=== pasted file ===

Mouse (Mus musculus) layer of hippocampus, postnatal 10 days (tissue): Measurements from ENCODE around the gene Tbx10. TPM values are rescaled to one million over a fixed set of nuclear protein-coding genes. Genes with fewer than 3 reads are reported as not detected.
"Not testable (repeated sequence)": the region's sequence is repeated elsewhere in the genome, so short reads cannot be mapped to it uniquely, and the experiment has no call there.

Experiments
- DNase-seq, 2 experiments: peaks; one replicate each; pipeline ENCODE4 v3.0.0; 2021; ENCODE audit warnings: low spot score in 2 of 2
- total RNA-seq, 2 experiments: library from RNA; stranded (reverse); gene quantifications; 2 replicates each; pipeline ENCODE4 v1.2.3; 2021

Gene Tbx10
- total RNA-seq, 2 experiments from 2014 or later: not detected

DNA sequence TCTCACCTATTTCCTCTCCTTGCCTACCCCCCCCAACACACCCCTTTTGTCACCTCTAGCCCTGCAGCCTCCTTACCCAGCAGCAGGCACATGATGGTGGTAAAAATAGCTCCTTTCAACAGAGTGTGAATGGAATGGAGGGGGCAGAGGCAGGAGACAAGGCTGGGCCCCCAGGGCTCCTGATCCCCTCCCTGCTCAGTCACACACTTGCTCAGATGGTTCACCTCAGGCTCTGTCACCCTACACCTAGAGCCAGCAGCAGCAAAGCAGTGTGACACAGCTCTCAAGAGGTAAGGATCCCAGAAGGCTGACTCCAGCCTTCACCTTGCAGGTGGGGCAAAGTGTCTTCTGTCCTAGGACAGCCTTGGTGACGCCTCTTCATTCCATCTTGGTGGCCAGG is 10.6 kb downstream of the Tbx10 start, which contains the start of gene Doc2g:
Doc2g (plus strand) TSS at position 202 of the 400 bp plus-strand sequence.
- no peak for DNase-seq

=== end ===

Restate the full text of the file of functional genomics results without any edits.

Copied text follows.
Mouse (Mus musculus) layer of hippocampus, postnatal 10 days (tissue): Measurements from ENCODE around the gene Tbx10. TPM values are rescaled to one million over a fixed set of nuclear protein-coding genes. Genes with fewer than 3 reads are reported as not detected.
"Not testable (repeated sequence)": the region's sequence is repeated elsewhere in the genome, so short reads cannot be mapped to it uniquely, and the experiment has no call there.

Experiments
- DNase-seq, 2 experiments: peaks; one replicate each; pipeline ENCODE4 v3.0.0; 2021; ENCODE audit warnings: low spot score in 2 of 2
- total RNA-seq, 2 experiments: library from RNA; stranded (reverse); gene quantifications; 2 replicates each; pipeline ENCODE4 v1.2.3; 2021

Gene Tbx10
- total RNA-seq, 2 experiments from 2014 or later: not detected

DNA sequence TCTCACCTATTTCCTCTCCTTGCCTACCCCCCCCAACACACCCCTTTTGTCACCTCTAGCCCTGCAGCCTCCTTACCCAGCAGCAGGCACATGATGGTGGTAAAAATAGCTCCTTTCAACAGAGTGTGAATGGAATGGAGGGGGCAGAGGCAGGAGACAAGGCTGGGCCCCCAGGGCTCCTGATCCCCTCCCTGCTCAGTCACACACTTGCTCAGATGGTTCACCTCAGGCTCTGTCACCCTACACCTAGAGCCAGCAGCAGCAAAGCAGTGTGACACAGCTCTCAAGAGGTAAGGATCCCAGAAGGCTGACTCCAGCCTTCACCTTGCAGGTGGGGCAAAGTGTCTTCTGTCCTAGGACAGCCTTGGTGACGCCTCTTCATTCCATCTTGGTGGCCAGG is 10.6 kb downstream of the Tbx10 start, which contains the start of gene Doc2g:
Doc2g (plus strand) TSS at position 202 of the 400 bp plus-strand sequence.
- no peak for DNase-seq